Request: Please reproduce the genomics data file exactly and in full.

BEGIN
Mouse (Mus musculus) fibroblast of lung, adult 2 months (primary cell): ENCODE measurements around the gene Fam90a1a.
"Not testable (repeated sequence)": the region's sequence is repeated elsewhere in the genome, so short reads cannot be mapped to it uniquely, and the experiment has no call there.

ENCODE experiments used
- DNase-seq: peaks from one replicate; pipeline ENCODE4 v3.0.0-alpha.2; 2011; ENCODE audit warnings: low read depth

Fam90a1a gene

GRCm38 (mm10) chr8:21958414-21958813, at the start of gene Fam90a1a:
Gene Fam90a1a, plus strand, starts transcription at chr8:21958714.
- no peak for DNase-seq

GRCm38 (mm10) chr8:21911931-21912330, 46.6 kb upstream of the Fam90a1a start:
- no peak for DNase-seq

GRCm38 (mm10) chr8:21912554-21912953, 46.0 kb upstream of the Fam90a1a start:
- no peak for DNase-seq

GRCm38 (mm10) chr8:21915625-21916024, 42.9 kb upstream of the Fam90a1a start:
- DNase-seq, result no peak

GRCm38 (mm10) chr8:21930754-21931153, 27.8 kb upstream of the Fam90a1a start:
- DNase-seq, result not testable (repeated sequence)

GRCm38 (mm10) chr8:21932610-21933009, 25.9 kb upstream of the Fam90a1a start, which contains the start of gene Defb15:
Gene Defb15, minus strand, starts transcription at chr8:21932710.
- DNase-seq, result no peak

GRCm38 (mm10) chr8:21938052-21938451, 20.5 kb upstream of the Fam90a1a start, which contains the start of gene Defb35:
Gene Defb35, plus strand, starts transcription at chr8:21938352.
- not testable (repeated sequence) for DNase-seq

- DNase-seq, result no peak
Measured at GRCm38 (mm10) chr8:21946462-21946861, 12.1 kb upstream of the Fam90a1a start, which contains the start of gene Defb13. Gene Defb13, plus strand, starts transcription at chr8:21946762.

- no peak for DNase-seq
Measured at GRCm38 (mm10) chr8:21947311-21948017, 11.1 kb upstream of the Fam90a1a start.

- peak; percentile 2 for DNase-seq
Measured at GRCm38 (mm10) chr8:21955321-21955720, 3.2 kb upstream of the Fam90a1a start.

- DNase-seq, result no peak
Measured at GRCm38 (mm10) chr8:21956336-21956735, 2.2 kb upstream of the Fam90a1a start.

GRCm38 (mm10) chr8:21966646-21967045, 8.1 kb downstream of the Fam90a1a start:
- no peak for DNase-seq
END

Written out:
Mouse (Mus musculus) fibroblast of lung, adult 2 months (primary cell): ENCODE measurements around the gene Fam90a1a.
"Not testable (repeated sequence)": the region's sequence is repeated elsewhere in the genome, so short reads cannot be mapped to it uniquely, and the experiment has no call there.

ENCODE experiments used
- DNase-seq: peaks from one replicate; pipeline ENCODE4 v3.0.0-alpha.2; 2011; ENCODE audit warnings: low read depth

Fam90a1a gene

GRCm38 (mm10) chr8:21958414-21958813, at the start of gene Fam90a1a:
Gene Fam90a1a, plus strand, starts transcription at chr8:21958714.
- no peak for DNase-seq

GRCm38 (mm10) chr8:21911931-21912330, 46.6 kb upstream of the Fam90a1a start:
- no peak for DNase-seq

GRCm38 (mm10) chr8:21912554-21912953, 46.0 kb upstream of the Fam90a1a start:
- no peak for DNase-seq

GRCm38 (mm10) chr8:21915625-21916024, 42.9 kb upstream of the Fam90a1a start:
- DNase-seq, result no peak

GRCm38 (mm10) chr8:21930754-21931153, 27.8 kb upstream of the Fam90a1a start:
- DNase-seq, result not testable (repeated sequence)

GRCm38 (mm10) chr8:21932610-21933009, 25.9 kb upstream of the Fam90a1a start, which contains the start of gene Defb15:
Gene Defb15, minus strand, starts transcription at chr8:21932710.
- DNase-seq, result no peak

GRCm38 (mm10) chr8:21938052-21938451, 20.5 kb upstream of the Fam90a1a start, which contains the start of gene Defb35:
Gene Defb35, plus strand, starts transcription at chr8:21938352.
- not testable (repeated sequence) for DNase-seq

- DNase-seq, result no peak
Measured at GRCm38 (mm10) chr8:21946462-21946861, 12.1 kb upstream of the Fam90a1a start, which contains the start of gene Defb13. Gene Defb13, plus strand, starts transcription at chr8:21946762.

- no peak for DNase-seq
Measured at GRCm38 (mm10) chr8:21947311-21948017, 11.1 kb upstream of the Fam90a1a start.

- peak; percentile 2 for DNase-seq
Measured at GRCm38 (mm10) chr8:21955321-21955720, 3.2 kb upstream of the Fam90a1a start.

- DNase-seq, result no peak
Measured at GRCm38 (mm10) chr8:21956336-21956735, 2.2 kb upstream of the Fam90a1a start.

GRCm38 (mm10) chr8:21966646-21967045, 8.1 kb downstream of the Fam90a1a start:
- no peak for DNase-seq